Eddie Fisher, the diminutive 1950s pop star known as “The Jewish Sinatra” who divorced Debbie Reynolds to marry Elizabeth Taylor and was the father of “Star Wars” star Carrie Fisher, died at the age of 82 in Berkeley, California on Wednesday, September 22nd. The cause was complications from hip surgery.
Fisher had been hospitalized since September 13 after breaking his hip.
Although Fisher had million-selling records at the beginning of his long career, he is being remembered for the women in his life. In addition to Reynolds, Taylor and his daughter Carrie, Fisher was also married to singer-actress Connie Stevens and the father of actress Joley Fisher. In all, he was married five times. Four of those marriages ended in divorce while his last wife died of lung cancer in 2010.
Eddie FiIsher earned a reputation for infamy by being involved in two of the biggest celebrity scandals of the 1950s and 1960s: Leaving his story-book marriage (at least in the eyes of the press) to “America’s Sweetheart” Debbie Reynolds for the recently widowed Elizabeth Taylor (one of the top box office stars in the world at the time), and then losing Liz to Richard Burton on the set of Cleopatra (1963), which itself was infamous as the most expensive movie ever made.(Cleopatra wound up bankrupting Twentieth Century-Fox and Taylor’s antics with Burton were blamed for the staggering cost overruns.)
In 1958, Liz Taylor had recently lost her husband, Oscar-winning producer Mike Todd, when Eddie moved in on her in the guise of providing solace and comfort. Mike Todd had been Eddie Fisher’s best friend. The romance and divorce publicly humiliated Debbie Reynolds and the blowback effectively derailed Fisher’s singing career. His TV show, The Eddie Fisher Show, was promptly cancelled as he had lost his wholesome image, which was a critical component of popularity until Liz’s later romance created modern celebrity as we know it, with its “anything goes” mentality.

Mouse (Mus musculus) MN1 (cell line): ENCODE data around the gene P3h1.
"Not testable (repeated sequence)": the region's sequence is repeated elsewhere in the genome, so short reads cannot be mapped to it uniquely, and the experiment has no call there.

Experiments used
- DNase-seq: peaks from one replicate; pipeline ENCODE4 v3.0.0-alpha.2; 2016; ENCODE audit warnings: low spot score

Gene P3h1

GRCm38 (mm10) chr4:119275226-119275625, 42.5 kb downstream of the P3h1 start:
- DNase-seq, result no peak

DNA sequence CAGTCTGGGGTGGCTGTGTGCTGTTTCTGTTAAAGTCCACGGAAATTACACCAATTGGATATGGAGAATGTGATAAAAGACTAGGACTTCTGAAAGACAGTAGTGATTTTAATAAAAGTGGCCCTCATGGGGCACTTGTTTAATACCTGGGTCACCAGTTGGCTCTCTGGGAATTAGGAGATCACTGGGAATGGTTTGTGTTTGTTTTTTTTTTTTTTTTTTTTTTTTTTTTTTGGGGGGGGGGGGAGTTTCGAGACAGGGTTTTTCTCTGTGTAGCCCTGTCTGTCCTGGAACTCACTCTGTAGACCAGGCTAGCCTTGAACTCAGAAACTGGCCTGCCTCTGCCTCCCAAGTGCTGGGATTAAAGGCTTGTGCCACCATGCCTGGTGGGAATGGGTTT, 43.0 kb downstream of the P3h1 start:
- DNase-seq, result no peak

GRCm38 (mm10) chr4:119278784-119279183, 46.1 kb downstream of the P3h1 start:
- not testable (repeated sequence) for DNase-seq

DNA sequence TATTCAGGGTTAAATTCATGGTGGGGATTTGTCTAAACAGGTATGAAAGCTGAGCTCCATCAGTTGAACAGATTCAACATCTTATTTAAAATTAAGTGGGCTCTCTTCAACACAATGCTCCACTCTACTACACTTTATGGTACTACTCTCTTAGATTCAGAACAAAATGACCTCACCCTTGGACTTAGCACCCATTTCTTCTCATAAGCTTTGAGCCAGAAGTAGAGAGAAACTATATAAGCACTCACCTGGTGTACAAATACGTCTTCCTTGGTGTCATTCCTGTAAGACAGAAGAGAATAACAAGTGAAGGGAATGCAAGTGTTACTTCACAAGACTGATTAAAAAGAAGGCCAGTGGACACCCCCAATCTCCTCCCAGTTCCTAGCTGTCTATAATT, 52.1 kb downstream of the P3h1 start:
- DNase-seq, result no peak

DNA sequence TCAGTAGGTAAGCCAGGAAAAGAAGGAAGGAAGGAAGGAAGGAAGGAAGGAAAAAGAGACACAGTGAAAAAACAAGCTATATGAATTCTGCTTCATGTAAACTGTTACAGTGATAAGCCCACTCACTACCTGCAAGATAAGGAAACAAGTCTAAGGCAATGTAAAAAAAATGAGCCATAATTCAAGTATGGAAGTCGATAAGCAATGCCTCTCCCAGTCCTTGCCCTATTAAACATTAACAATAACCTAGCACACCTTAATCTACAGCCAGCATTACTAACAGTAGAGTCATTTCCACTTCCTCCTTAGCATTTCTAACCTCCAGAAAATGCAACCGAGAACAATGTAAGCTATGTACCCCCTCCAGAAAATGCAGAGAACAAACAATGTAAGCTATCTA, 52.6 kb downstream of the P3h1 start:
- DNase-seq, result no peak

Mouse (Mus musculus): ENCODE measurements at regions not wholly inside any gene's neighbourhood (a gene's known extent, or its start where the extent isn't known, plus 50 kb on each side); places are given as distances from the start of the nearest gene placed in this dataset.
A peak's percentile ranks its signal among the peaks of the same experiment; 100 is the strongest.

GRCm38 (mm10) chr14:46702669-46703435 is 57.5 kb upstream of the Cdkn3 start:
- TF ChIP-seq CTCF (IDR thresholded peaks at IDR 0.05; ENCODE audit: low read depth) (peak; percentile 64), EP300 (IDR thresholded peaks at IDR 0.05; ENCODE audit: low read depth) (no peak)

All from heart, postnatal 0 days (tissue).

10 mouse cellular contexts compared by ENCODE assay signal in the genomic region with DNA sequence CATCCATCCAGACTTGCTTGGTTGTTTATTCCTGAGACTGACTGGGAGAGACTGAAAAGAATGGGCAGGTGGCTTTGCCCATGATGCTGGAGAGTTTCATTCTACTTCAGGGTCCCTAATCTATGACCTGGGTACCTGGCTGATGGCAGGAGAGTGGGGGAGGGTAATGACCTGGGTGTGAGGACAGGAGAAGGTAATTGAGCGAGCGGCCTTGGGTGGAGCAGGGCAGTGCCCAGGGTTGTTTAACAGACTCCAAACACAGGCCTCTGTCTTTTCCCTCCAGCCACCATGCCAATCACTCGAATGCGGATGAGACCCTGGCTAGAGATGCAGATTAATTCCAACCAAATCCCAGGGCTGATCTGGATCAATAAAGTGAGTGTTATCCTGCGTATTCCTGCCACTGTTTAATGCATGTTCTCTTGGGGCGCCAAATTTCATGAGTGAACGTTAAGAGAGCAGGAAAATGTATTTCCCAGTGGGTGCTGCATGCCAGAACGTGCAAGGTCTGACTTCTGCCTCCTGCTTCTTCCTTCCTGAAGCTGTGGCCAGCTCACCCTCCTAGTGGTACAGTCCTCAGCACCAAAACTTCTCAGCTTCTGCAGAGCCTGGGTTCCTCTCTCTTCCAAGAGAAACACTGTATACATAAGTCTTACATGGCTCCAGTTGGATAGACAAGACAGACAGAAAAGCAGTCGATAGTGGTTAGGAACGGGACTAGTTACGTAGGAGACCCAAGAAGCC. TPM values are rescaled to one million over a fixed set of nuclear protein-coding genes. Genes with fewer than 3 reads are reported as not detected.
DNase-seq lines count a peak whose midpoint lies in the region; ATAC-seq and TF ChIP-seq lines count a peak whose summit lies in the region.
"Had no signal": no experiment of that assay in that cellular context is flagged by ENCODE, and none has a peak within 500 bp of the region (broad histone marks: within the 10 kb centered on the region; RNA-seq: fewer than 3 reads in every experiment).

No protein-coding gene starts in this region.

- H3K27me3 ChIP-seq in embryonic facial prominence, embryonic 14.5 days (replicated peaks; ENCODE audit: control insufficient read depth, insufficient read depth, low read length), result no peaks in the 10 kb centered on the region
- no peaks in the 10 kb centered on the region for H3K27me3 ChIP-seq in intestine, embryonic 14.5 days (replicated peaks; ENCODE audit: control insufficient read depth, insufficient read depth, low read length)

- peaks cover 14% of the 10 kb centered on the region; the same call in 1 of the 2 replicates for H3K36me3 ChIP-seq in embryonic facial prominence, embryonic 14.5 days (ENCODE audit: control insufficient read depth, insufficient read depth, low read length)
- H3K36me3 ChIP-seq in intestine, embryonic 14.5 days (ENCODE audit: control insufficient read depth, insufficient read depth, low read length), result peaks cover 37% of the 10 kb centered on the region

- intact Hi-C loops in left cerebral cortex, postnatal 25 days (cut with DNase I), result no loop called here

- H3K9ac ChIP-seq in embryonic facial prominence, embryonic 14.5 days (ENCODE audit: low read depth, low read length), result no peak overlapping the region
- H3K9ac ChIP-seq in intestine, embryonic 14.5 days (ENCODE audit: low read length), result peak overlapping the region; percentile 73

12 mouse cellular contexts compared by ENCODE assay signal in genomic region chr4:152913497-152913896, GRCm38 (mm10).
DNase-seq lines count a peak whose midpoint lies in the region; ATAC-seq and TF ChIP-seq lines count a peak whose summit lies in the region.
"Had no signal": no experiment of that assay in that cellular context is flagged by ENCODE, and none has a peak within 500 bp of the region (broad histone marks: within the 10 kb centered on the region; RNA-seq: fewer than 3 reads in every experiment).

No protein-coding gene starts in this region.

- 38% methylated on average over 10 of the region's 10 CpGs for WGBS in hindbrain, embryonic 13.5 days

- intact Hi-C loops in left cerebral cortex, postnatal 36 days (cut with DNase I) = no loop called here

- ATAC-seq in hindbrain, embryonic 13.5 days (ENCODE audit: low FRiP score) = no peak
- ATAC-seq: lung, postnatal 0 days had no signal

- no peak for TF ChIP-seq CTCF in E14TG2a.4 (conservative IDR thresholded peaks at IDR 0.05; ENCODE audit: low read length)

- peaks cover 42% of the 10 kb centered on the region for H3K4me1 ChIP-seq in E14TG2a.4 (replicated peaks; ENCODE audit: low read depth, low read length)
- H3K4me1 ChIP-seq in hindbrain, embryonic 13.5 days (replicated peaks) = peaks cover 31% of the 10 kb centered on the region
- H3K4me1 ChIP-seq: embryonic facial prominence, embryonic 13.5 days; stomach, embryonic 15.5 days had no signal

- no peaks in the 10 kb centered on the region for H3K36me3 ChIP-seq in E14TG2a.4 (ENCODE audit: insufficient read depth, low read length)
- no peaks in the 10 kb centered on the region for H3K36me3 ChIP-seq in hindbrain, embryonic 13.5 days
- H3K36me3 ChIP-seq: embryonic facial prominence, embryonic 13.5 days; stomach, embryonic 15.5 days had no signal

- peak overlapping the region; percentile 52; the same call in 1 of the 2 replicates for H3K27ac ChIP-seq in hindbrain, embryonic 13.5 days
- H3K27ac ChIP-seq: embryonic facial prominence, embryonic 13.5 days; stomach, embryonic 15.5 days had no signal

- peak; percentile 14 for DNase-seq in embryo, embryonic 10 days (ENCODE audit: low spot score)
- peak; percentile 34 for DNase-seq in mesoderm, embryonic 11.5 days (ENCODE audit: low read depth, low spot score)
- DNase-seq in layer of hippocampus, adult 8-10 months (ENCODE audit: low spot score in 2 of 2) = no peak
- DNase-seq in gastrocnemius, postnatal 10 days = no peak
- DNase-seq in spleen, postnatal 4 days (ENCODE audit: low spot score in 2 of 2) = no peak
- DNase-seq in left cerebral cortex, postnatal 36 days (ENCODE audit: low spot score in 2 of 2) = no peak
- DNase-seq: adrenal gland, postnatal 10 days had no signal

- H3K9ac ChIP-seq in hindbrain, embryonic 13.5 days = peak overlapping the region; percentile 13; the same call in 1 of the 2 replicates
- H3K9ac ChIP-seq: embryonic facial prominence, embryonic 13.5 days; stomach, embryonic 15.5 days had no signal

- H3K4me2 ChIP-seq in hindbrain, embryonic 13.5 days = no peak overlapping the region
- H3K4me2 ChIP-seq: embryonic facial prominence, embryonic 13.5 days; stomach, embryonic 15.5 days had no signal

Fisher was ridiculed for leaving his wife for the widow of his best friend. At the Jewish wedding ceremony (Liz had converted from the Church of England to marry Mike Todd), one newsman cracked that it was a double-ring ceremony: One for Liz’s finger and one for Eddie’s nose.
Four years later, in a case of what goes around comes around, it was Fisher’s turn to be on the short end of the stick.
“La scandale” it was called throughout the world: Elizabeth Taylor Hilton Wilding Todd Fisher’s adulterous romance with the married Richard Burton. Liz was denounced on the floor of the Senate. La scandale made Eddie Fisher the most famous cuckold in the history of the world, since Alisoun took on the student boarder in Chaucer’s “The Miller’s Tale.”
Interestingly, La scandale made Liz Taylor an even bigger star and catapulted Richard Burton — then a journeyman actor more respected for his stage work than his screen persona — to superstar status. Being dumped by Liz and catapulted from the Olympus of her own superstardom, Fisher plummeted in status and remained a C- and D-list entertainer for the rest of his life.